• Member Statistics

    • 856,063 Colleagues-to-Date [Sponsored by a generous R&D grant from iMBA, Inc.]
  • David E. Marcinko [Editor-in-Chief]

    As a former Dean and appointed University Professor and Endowed Department Chair, Dr. David Edward Marcinko MBA was a NYSE broker and investment banker for a decade who was respected for his unique perspectives, balanced contrarian thinking and measured judgment to influence key decision makers in strategic education, health economics, finance, investing and public policy management.

    Dr. Marcinko is originally from Loyola University MD, Temple University in Philadelphia and the Milton S. Hershey Medical Center in PA; as well as Oglethorpe University and Emory University in Georgia, the Atlanta Hospital & Medical Center; Kellogg-Keller Graduate School of Business and Management in Chicago, and the Aachen City University Hospital, Koln-Germany. He became one of the most innovative global thought leaders in medical business entrepreneurship today by leveraging and adding value with strategies to grow revenues and EBITDA while reducing non-essential expenditures and improving dated operational in-efficiencies.

    Professor David Marcinko was a board certified surgical fellow, hospital medical staff President, public and population health advocate, and Chief Executive & Education Officer with more than 425 published papers; 5,150 op-ed pieces and over 135+ domestic / international presentations to his credit; including the top ten [10] biggest drug, DME and pharmaceutical companies and financial services firms in the nation. He is also a best-selling Amazon author with 30 published academic text books in four languages [National Institute of Health, Library of Congress and Library of Medicine].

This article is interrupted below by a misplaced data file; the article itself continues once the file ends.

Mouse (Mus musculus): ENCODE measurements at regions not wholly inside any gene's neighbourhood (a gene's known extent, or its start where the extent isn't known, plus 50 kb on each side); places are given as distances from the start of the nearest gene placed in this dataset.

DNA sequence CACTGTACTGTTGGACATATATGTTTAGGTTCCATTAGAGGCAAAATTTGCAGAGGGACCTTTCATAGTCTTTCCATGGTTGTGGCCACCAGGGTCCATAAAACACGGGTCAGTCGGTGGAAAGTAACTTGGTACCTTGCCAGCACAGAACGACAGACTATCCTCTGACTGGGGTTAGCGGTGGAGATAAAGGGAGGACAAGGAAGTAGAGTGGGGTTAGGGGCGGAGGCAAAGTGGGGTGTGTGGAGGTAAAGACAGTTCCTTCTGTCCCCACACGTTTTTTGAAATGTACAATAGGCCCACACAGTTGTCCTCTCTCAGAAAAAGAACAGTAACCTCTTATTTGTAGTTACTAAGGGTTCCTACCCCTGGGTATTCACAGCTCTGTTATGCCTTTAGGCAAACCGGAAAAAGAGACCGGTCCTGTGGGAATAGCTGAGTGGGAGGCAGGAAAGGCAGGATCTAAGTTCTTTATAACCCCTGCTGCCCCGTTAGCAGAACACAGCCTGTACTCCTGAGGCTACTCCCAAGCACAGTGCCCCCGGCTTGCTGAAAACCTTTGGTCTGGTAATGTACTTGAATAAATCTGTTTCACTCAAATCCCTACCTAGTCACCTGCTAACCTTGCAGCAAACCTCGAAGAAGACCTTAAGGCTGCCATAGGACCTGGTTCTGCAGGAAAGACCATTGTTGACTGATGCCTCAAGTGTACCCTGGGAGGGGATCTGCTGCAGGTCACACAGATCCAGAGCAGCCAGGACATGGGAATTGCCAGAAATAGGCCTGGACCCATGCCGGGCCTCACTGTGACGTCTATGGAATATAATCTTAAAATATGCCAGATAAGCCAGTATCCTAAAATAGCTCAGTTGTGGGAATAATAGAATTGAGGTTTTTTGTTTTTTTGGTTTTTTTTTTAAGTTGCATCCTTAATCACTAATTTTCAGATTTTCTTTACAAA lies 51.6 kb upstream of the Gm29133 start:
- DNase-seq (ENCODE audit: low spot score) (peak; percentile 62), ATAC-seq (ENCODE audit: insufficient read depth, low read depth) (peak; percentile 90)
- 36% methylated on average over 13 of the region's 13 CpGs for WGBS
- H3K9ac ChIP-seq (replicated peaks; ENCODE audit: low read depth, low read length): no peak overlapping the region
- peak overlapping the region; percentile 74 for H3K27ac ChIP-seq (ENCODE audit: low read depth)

Dr. David E. Marcinko is past Editor-in-Chief of the prestigious “Journal of Health Care Finance”, and a former Certified Financial Planner® who was named “Health Economist of the Year” in 2010. He is a Federal and State court approved expert witness featured in hundreds of peer reviewed medical, business, economics trade journals and publications [AMA, ADA, APMA, AAOS, Physicians Practice, Investment Advisor, Physician’s Money Digest and MD News] etc.

    Later, Dr. Marcinko was a vital and recruited BOD  member of several innovative companies like Physicians Nexus, First Global Financial Advisors and the Physician Services Group Inc; as well as mentor and coach for Deloitte-Touche and other start-up firms in Silicon Valley, CA.

    As a state licensed life, P&C and health insurance agent; and dual SEC registered investment advisor and representative, Marcinko was Founding Dean of the fiduciary and niche focused CERTIFIED MEDICAL PLANNER® chartered professional designation education program; as well as Chief Editor of the three print format HEALTH DICTIONARY SERIES® and online Wiki Project.

    Dr. David E. Marcinko’s professional memberships included: ASHE, AHIMA, ACHE, ACME, ACPE, MGMA, FMMA, FPA and HIMSS. He was a MSFT Beta tester, Google Scholar, “H” Index favorite and one of LinkedIn’s “Top Cited Voices”.

    Marcinko is “ex-officio” and R&D Scholar-on-Sabbatical for iMBA, Inc. who was recently appointed to the MedBlob® [military encrypted medical data warehouse and health information exchange] Advisory Board.